`What are you always nagging at Toad for?' inquired the Badger, rather peevishly. `What's the matter with his English? It's the same what I use myself, and if it's good enough for me, it ought to be good enough for you!'
`I'm very sorry,' said the Rat humbly. `Only I think it ought to be "teach 'em," not "learn 'em."'
`But we don't want to teach 'em,' replied the Badger. `We want to learn 'em -- learn 'em, learn 'em! And what's more, we're going to do it, too!'
`Oh, very well, have it your own way,' said the Rat. He was getting rather muddled about it himself, and presently he retired into a corner, where he could be heard muttering, `Learn 'em, teach 'em, teach 'em, learn 'em!' till the Badger told him rather sharply to leave off.
Presently the Mole came tumbling into the room, evidently very pleased with himself. `I've been having such fun!' he began at once; `I've been getting a rise out of the stoats!'
`I hope you've been very careful, Mole?' said the Rat anxiously.
`I should hope so, too,' said the Mole confidently. `I got the idea when I went into the kitchen, to see about Toad's breakfast being kept hot for him. I found that old washerwoman-dress that he came home in yesterday, hanging on a towel-horse before the fire. So I put it on, and the bonnet as well, and the shawl, and off I went to Toad Hall, as bold as you please. The sentries were on the look-out, of course, with their guns and their "Who comes there?" and all the rest of their nonsense. "Good morning, gentlemen!" says I, very respectful. "Want any washing done to-day?"
`They looked at me very proud and stiff and haughty, and said, "Go away, washerwoman! We don't do any washing on duty." "Or any other time?" says I. Ho, ho, ho! Wasn't I funny, Toad?'
`Poor, frivolous animal!' said Toad, very loftily. The fact is, he felt exceedingly jealous of Mole for what he had just done. It was exactly what he would have liked to have done himself, if only he had thought of it first, and hadn't gone and overslept himself.
`Some of the stoats turned quite pink,' continued the Mole, `and the Sergeant in charge, he said to me, very short, he said, "Now run away, my good woman, run away! Don't keep my men idling and talking on their posts." "Run away?" says I; "it won't be me that'll be running away, in a very short time from now!"'
`O Moly, how could you?' said the Rat, dismayed.
The Badger laid down his paper.
`I could see them pricking up their ears and looking at each other,' went on the Mole; `and the Sergeant said to them, "Never mind her; she doesn't know what she's talking about."'
`"O! don't I?"' said I. `"Well, let me tell you this. My daughter, she washes for Mr. Badger, and that'll show you whether I know what I'm talking about; and you'll know pretty soon, too! A hundred bloodthirsty badgers, armed with rifles, are going to attack Toad Hall this very night, by way of the paddock. Six boatloads of Rats, with pistols and cutlasses, will come up the river and effect a landing in the garden; while a picked body of Toads, known at the Die-hards, or the Death-or-Glory Toads, will storm the orchard and carry everything before them, yelling for vengeance. There won't be much left of you to wash, by the time they've done with you, unless you clear out while you have the chance!" Then I ran away, and when I was out of sight I hid; and presently I came creeping back along the ditch and took a peep at them through the hedge. They were all as nervous and flustered as could be, running all ways at once, and falling over each other, and every one giving orders to everybody else and not listening; and the Sergeant kept sending off parties of stoats to distant parts of the grounds, and then sending other fellows to fetch 'em back again; and I heard them saying to each other, "That's just like the weasels; they're to stop comfortably in the banqueting-hall, and have feasting and toasts and songs and all sorts of fun, while we must stay on guard in the cold and the dark, and in the end be cut to pieces by bloodthirsty Badgers!'"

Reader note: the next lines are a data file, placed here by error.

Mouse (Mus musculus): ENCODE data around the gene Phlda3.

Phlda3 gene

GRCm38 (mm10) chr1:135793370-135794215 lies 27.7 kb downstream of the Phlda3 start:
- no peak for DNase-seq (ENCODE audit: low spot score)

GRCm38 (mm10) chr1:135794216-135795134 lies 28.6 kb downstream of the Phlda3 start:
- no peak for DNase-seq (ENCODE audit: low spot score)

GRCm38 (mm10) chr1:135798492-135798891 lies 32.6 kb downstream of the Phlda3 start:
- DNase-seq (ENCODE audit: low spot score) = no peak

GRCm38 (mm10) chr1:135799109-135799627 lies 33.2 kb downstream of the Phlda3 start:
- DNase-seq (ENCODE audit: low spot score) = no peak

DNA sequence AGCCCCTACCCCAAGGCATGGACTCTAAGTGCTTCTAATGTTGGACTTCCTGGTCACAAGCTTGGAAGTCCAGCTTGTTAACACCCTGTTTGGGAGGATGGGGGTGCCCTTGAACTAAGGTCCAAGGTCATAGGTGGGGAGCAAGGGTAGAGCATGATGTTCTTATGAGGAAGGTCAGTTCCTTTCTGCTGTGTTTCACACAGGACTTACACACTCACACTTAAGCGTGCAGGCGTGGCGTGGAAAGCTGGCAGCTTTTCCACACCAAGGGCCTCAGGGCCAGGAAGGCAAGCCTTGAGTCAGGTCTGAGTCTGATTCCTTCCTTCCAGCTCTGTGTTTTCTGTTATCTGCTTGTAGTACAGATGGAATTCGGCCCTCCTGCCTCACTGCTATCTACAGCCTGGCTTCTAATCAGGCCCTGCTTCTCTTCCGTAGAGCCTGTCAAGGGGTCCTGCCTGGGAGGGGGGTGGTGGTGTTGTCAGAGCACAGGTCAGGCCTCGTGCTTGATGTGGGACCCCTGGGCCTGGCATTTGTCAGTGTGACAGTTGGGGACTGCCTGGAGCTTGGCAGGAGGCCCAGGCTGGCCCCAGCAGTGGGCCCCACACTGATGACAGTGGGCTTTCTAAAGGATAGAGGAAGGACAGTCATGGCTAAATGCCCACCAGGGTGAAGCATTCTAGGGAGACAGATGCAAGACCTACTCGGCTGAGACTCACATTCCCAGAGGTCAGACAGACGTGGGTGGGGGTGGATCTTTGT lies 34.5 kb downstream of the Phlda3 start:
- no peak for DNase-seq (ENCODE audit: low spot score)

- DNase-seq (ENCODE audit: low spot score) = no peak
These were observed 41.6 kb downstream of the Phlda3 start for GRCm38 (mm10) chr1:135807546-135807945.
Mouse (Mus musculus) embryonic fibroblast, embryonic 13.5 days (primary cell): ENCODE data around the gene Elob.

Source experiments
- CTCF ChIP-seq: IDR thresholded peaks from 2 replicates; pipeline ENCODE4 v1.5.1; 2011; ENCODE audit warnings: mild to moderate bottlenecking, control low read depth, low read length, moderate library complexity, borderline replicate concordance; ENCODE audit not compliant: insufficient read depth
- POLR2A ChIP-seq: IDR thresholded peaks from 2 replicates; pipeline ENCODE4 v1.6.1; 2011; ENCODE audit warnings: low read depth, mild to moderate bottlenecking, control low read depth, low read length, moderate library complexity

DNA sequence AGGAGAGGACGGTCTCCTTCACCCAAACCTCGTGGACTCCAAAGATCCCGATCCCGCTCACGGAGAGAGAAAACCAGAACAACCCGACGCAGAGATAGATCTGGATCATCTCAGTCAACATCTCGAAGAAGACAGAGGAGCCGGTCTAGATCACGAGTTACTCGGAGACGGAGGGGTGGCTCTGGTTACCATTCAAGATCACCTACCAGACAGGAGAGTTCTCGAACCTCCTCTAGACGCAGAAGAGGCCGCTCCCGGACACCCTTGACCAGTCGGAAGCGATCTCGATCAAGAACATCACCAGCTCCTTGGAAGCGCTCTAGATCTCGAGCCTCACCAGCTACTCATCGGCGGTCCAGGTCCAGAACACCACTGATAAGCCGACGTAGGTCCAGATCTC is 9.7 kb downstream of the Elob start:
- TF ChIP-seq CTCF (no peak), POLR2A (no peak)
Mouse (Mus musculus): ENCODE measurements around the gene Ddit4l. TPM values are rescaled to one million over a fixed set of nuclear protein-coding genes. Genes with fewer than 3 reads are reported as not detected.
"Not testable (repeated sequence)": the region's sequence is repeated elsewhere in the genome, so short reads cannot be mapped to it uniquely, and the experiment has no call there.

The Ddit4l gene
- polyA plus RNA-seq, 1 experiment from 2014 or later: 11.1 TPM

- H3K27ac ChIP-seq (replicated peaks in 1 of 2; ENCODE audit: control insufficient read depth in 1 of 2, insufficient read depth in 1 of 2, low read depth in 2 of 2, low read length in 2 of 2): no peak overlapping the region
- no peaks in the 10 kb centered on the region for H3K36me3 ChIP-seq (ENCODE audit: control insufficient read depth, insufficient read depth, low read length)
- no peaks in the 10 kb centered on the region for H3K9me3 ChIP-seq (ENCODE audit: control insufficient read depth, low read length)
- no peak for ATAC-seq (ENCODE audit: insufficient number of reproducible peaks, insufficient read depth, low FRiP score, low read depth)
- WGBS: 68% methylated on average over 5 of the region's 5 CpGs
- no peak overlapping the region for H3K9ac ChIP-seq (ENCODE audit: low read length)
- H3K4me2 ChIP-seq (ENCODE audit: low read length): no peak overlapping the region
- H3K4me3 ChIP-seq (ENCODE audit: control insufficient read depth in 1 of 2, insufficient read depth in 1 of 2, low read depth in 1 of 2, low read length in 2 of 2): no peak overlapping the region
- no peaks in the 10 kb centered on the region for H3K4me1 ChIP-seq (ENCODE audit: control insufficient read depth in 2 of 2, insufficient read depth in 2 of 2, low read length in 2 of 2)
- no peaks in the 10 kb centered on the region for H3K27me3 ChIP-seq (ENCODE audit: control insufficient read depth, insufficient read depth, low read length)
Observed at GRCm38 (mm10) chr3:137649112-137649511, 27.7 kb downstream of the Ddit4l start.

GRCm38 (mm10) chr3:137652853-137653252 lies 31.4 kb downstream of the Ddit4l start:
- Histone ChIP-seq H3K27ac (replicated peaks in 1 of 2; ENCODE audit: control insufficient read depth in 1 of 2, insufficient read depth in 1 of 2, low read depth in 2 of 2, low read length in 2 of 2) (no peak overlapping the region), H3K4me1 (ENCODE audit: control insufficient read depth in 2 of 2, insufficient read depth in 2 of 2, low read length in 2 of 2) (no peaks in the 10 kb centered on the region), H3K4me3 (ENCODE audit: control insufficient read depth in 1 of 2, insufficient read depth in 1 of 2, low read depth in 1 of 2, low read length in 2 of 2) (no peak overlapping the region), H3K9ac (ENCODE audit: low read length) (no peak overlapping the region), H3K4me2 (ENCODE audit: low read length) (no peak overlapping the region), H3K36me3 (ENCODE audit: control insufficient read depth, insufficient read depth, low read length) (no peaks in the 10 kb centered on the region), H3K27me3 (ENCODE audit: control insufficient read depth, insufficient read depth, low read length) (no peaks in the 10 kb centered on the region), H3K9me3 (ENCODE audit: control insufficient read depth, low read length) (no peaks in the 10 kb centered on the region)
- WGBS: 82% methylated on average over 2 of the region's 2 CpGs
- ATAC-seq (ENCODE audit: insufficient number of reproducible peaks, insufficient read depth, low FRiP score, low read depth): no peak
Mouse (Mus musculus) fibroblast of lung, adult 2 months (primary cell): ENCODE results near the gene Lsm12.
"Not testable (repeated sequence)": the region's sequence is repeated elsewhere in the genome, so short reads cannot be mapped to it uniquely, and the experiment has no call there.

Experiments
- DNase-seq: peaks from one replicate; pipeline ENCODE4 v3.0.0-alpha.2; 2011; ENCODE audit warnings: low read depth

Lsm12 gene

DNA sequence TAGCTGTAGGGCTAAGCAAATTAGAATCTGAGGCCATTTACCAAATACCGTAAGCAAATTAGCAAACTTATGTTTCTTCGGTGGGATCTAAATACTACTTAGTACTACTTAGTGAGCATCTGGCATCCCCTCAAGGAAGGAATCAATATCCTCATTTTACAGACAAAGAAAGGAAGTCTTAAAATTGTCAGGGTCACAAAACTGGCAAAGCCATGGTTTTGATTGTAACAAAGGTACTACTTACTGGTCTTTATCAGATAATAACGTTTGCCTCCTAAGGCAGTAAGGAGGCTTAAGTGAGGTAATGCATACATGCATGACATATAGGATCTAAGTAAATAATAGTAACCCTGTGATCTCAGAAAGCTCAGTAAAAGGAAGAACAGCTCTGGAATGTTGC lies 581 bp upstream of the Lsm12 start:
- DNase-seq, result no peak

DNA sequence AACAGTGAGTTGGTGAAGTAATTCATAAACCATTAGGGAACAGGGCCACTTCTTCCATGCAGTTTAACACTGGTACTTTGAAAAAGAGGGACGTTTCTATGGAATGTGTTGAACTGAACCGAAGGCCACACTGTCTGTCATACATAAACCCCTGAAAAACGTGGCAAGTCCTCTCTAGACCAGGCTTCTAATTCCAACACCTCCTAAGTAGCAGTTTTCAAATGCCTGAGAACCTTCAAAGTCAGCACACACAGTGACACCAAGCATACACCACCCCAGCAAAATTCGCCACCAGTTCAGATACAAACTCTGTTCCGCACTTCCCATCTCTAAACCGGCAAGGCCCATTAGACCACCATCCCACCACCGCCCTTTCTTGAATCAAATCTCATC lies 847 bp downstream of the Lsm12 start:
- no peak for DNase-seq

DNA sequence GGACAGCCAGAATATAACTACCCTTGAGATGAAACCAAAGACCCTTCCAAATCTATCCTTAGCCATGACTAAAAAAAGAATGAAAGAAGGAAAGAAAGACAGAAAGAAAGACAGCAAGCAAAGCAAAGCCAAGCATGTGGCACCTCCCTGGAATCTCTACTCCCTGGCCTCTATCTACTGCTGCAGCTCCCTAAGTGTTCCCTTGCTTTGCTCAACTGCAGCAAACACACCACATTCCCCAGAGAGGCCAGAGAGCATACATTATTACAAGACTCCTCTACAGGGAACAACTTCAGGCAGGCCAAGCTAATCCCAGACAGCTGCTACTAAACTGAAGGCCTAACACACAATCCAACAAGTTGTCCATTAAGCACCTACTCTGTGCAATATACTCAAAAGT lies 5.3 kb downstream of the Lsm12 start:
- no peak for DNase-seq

`Oh, you silly ass, Mole!' cried Toad, `You've been and spoilt everything!'
`Mole,' said the Badger, in his dry, quiet way, `I perceive you have more sense in your little finger than some other animals have in the whole of their fat bodies. You have managed excellently, and I begin to have great hopes of you. Good Mole! Clever Mole!'
The Toad was simply wild with jealousy, more especially as he couldn't make out for the life of him what the Mole had done that was so particularly clever; but, fortunately for him, before he could show temper or expose himself to the Badger's sarcasm, the bell rang for luncheon.
It was a simple but sustaining meal -- bacon and broad beans, and a macaroni pudding; and when they had quite done, the Badger settled himself into an arm-chair, and said, `Well, we've got our work cut out for us to-night, and it will probably be pretty late before we're quite through with it; so I'm just going to take forty winks, while I can.' And he drew a handkerchief over his face and was soon snoring.
The anxious and laborious Rat at once resumed his preparations, and started running between his four little heaps, muttering, `Here's-a-belt-for-the-Rat, here's-a-belt-for-the Mole, here's-a-belt-for-the-Toad, here's-a-belt-for-the-Badger!' and so on, with every fresh accoutrement he produced, to which there seemed really no end; so the Mole drew his arm through Toad's, led him out into the open air, shoved him into a wicker chair, and made him tell him all his adventures from beginning to end, which Toad was only too willing to do. The Mole was a good listener, and Toad, with no one to check his statements or to criticise in an unfriendly spirit, rather let himself go. Indeed, much that he related belonged more properly to the category of what-might-have-happened-had-I-only-thought-of-it-in-time-instead-of-ten-minutes-afterwards. Those are always the best and the raciest adventures; and why should they not be truly ours, as much as the somewhat inadequate things that really come off?